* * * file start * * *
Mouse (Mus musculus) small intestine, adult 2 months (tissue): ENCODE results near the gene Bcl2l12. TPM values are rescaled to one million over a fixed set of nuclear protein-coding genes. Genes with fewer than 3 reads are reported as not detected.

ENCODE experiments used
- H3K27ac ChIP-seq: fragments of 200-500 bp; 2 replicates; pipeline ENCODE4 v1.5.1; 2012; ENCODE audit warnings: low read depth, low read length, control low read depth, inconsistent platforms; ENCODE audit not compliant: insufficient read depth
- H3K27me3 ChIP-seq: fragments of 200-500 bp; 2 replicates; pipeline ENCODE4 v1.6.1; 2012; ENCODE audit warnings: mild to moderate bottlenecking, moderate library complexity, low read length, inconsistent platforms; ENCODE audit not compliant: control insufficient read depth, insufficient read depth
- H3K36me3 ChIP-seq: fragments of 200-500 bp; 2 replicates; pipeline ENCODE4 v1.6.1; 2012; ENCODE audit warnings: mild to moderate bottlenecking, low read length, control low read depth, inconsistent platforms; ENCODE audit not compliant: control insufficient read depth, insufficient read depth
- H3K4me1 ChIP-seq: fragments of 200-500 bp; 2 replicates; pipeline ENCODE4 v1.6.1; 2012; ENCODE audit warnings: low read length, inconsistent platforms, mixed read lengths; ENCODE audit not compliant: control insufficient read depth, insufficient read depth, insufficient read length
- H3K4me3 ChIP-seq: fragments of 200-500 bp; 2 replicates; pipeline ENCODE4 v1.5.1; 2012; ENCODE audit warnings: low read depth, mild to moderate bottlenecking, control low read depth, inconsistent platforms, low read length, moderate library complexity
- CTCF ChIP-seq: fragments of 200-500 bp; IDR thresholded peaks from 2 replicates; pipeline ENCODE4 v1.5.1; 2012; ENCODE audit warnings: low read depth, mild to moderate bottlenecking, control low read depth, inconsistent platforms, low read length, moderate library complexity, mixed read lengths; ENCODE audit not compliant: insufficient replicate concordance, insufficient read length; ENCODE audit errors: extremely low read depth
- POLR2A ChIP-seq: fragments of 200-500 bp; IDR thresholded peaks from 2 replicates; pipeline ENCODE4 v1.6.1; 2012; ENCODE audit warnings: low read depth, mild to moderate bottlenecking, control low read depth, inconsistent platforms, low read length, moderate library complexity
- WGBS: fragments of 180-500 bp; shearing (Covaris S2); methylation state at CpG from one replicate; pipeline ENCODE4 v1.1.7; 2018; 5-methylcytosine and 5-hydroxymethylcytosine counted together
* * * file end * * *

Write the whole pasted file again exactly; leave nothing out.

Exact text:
Mouse (Mus musculus) small intestine, adult 2 months (tissue): ENCODE results near the gene Bcl2l12. TPM values are rescaled to one million over a fixed set of nuclear protein-coding genes. Genes with fewer than 3 reads are reported as not detected.

ENCODE experiments used
- H3K27ac ChIP-seq: fragments of 200-500 bp; 2 replicates; pipeline ENCODE4 v1.5.1; 2012; ENCODE audit warnings: low read depth, low read length, control low read depth, inconsistent platforms; ENCODE audit not compliant: insufficient read depth
- H3K27me3 ChIP-seq: fragments of 200-500 bp; 2 replicates; pipeline ENCODE4 v1.6.1; 2012; ENCODE audit warnings: mild to moderate bottlenecking, moderate library complexity, low read length, inconsistent platforms; ENCODE audit not compliant: control insufficient read depth, insufficient read depth
- H3K36me3 ChIP-seq: fragments of 200-500 bp; 2 replicates; pipeline ENCODE4 v1.6.1; 2012; ENCODE audit warnings: mild to moderate bottlenecking, low read length, control low read depth, inconsistent platforms; ENCODE audit not compliant: control insufficient read depth, insufficient read depth
- H3K4me1 ChIP-seq: fragments of 200-500 bp; 2 replicates; pipeline ENCODE4 v1.6.1; 2012; ENCODE audit warnings: low read length, inconsistent platforms, mixed read lengths; ENCODE audit not compliant: control insufficient read depth, insufficient read depth, insufficient read length
- H3K4me3 ChIP-seq: fragments of 200-500 bp; 2 replicates; pipeline ENCODE4 v1.5.1; 2012; ENCODE audit warnings: low read depth, mild to moderate bottlenecking, control low read depth, inconsistent platforms, low read length, moderate library complexity
- CTCF ChIP-seq: fragments of 200-500 bp; IDR thresholded peaks from 2 replicates; pipeline ENCODE4 v1.5.1; 2012; ENCODE audit warnings: low read depth, mild to moderate bottlenecking, control low read depth, inconsistent platforms, low read length, moderate library complexity, mixed read lengths; ENCODE audit not compliant: insufficient replicate concordance, insufficient read length; ENCODE audit errors: extremely low read depth
- POLR2A ChIP-seq: fragments of 200-500 bp; IDR thresholded peaks from 2 replicates; pipeline ENCODE4 v1.6.1; 2012; ENCODE audit warnings: low read depth, mild to moderate bottlenecking, control low read depth, inconsistent platforms, low read length, moderate library complexity
- WGBS: fragments of 180-500 bp; shearing (Covaris S2); methylation state at CpG from one replicate; pipeline ENCODE4 v1.1.7; 2018; 5-methylcytosine and 5-hydroxymethylcytosine counted together